In addition to the main interface, the controller client 120 is provided from the band interface to be used as output for runtime and debug events. When the software controller client 120 is used, input shaping is provided to standard interrupt usage, appropriate service routine calls, or processing resource 150 specific debug and trace unit 151.

Controller client of the operation mode :

Each controller client 120 is fully interrupt driven. Upon receipt of an internal interrupt from controller 130, controller client 120 pops a thread descriptor from the head of the dispatch queue associated with the particular processing resource 150 maintained in tightly coupled dedicated memory 190. The unique reference in the thread descriptor is used to read additional thread control information, thread control block (TCB), from main memory resource 140. The information contained in the TCB may be any of the following:

1. Controller client 120 configuration content. This information can be used to configure controller client 120 system resource usage, address or data-bus trigger configuration (for debug processes), data presentation modes, and the like.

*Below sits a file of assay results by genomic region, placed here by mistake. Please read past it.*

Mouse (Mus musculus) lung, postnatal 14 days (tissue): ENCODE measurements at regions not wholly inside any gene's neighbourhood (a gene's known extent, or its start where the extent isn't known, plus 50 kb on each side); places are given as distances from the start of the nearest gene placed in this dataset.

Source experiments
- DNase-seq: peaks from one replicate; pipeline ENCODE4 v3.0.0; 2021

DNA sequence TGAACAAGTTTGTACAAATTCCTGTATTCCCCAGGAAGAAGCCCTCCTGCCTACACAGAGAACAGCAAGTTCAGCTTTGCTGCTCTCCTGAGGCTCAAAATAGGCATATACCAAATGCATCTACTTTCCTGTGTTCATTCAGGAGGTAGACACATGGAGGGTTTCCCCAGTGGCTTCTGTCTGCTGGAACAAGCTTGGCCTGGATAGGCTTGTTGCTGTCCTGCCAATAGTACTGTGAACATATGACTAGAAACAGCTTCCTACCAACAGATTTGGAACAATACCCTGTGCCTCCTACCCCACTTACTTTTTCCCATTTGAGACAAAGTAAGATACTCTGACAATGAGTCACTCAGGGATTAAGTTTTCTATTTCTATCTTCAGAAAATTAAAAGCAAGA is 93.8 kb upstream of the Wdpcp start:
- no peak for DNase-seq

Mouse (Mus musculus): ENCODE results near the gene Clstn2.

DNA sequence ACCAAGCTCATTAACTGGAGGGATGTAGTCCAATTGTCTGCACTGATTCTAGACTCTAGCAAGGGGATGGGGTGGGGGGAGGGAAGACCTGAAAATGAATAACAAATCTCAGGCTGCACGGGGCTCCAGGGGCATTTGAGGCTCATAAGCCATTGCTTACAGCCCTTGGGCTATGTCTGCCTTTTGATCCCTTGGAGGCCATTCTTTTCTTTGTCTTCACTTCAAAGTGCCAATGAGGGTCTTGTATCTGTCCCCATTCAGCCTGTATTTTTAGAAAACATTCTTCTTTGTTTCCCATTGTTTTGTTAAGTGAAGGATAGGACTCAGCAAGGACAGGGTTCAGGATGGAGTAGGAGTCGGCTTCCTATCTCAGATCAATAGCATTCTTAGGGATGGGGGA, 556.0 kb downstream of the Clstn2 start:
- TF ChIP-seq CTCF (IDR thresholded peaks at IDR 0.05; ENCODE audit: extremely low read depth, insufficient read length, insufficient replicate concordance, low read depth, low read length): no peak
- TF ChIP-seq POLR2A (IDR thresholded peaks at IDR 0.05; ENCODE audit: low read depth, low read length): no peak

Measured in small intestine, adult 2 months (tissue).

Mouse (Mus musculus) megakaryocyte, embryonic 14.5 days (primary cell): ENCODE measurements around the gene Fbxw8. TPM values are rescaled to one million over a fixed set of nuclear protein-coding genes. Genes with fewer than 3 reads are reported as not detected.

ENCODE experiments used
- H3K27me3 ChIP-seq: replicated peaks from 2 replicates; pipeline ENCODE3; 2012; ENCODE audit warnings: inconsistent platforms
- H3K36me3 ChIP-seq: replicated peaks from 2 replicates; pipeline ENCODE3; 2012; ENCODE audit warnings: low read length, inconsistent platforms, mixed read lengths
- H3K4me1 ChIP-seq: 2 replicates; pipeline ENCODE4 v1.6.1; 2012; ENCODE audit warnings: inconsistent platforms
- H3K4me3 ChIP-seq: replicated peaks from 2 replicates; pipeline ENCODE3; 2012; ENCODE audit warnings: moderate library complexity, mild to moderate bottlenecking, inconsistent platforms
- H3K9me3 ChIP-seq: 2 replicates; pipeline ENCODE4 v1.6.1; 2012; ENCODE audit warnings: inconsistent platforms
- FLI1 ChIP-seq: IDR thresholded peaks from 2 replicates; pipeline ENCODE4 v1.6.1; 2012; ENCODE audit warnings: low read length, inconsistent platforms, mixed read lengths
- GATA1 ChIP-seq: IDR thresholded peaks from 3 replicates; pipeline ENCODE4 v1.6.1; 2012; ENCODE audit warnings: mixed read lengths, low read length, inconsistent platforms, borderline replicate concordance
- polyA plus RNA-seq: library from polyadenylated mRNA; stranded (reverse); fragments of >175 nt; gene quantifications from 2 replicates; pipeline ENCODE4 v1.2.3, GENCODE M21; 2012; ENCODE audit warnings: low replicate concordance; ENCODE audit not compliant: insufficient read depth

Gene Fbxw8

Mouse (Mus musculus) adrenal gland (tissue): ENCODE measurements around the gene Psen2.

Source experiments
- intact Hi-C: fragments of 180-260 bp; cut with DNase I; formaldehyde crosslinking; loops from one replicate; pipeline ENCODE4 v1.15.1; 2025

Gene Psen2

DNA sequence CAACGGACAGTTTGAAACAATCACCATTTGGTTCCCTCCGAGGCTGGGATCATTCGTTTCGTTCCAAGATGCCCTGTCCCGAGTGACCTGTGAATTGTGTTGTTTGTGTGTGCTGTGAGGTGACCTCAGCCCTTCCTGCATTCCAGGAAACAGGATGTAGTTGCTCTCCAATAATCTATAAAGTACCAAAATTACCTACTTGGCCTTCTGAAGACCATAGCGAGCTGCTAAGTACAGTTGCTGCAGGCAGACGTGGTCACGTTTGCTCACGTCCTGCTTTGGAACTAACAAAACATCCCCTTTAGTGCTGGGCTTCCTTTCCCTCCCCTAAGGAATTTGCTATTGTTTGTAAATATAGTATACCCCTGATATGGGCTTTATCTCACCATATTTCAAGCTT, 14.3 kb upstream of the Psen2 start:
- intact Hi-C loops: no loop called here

2. The processing resource 150 configuration content. This is the information required to prepare the processing resource 150 for execution of a particular thread. This may include configuration of a specialized hardware accelerator such as an audio CODEC or recovery from partial preliminary execution of the thread.

3. Command Content. In the case of fixed function hardware accelerators, the 'instruction' is implied in a targeted hardware processing resource 150, for example an output instruction if the processing resource 150 is an output module, and any desired Specializations or configurations are contained within the configuration information. In the context of software controller client 120, this is typically a pointer to the function code associated with the thread.

4. Data Content. The content defines a range of data within which a thread can operate and a starting address or multiple addresses in system memory 140.

5. Controller client 120 post-processing content. The content determines the action of the controller client 120 after completion of thread execution.

Controller client 120 operation is provided with three distinct steps:

1. Configuration phase, processing resource 150 and controller client 120 are reserved for execution of a particular thread. In the simplest case, the configuration step is null.

2. Execution phase, a thread is executed and the controller client 120 can monitor the data supply or resource utilization.

3. Completion phase. Processing completion can result in no action, other thread creation, synchronization primitives, or a combination of thread creation and synchronization. In addition, controller client 120 may be required to set up or update scheduler metrics and a terminate thread. While executing a thread, if additional memory is required to store the results, the controller client 120 must perform the server method.